Researchers: Concussions Not Taken Seriously Enough
“Terminology key to understanding extent of injury”
Despite growing public interest in concussions because of serious football injuries or skiing deaths, a researcher from McMaster University has found that we may not be taking the common head injury seriously enough.
In a study published in the February issue of the journal Pediatrics, Carol DeMatteo, an associate clinical professor in the School of Rehabilitation Science, found that children who receive the concussion label spend fewer days in hospital and return to school sooner than their counterparts with head injuries not diagnosed as concussion.
“Even children with quite serious injuries can be labeled as having a concussion,” said DeMatteo, an occupational therapist and associate member of the CanChild Centre for Childhood Disability Research at McMaster. “Concussion seems to be less alarming than ‘mild brain injury’ so it may be used to convey an injury that should have a good outcome, does not have structural brain damage and symptoms that will pass.”
But despite the benign terminology, a concussion is actually a mild traumatic brain injury that could have serious repercussions.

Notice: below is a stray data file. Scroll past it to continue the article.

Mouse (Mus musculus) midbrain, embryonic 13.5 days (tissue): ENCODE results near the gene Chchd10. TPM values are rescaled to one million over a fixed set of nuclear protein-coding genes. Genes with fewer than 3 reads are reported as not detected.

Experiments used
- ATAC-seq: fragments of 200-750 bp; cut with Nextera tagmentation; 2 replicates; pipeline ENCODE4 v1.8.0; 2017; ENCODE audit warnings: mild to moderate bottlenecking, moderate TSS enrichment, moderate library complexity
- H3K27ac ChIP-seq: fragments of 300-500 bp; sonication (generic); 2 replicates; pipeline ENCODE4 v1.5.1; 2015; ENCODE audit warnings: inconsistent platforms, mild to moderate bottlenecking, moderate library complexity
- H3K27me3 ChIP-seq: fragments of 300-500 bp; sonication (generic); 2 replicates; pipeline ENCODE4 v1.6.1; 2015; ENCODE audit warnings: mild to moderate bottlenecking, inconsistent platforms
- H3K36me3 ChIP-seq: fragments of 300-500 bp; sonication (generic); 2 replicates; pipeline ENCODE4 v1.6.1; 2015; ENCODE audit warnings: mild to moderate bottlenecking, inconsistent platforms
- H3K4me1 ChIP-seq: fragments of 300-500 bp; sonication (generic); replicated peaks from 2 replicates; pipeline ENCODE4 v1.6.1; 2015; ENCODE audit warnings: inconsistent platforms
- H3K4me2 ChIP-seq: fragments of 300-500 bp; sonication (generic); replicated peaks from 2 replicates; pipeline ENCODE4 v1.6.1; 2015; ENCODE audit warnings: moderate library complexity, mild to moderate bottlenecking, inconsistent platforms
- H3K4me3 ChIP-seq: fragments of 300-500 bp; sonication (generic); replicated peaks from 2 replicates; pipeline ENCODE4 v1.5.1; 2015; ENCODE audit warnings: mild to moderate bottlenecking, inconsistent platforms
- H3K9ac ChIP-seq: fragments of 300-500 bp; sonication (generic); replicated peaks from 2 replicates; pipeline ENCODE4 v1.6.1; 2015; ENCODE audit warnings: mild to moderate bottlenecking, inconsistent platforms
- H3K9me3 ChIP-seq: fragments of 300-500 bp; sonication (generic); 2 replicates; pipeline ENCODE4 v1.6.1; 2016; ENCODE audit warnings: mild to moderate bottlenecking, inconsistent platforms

DeMatteo and her research team analyzed medical records for 434 children who were admitted over two years to the McMaster Children’s Hospital in Hamilton, Canada, with the diagnosis of acquired brain injury. Of the 341 children with traumatic brain injury, 300 children had a severity score recorded and, of that group, 32 per cent received a concussion diagnosis.
The researchers found that despite the severity of the injury, children with the concussion label spent less time in the hospital. The concussion label was also a strong predictor of earlier discharge from hospital. Children labeled with a concussion spent fewer days away from school; they were also more than twice as likely to return to school sooner following hospital discharge.
“Our study suggests that if a child is given a diagnosis of a concussion, the family is less likely to consider it an actual injury to the brain,” DeMatteo said. “These children may be sent back to school or allowed to return to activity sooner, and maybe before they should. This puts them at greater risk for a second injury, poor school performance and wondering what is wrong with them.”
DeMatteo said using the term “mild traumatic brain injury” instead of “concussion” will help people to better understand what they are dealing with so that they can make decisions accordingly. Particularly, as there are no universally accepted guidelines for using the concussion diagnosis in children, she said that using more specific descriptors of brain injury could lead to more consistent terminology use for both clinical and research purposes.
Although questions are being raised about how seriously people are taking concussions, the situation is not being ignored. Nike recently recalled nearly a quarter million football helmet chin straps that had the potential of exposing the player to head injuries.
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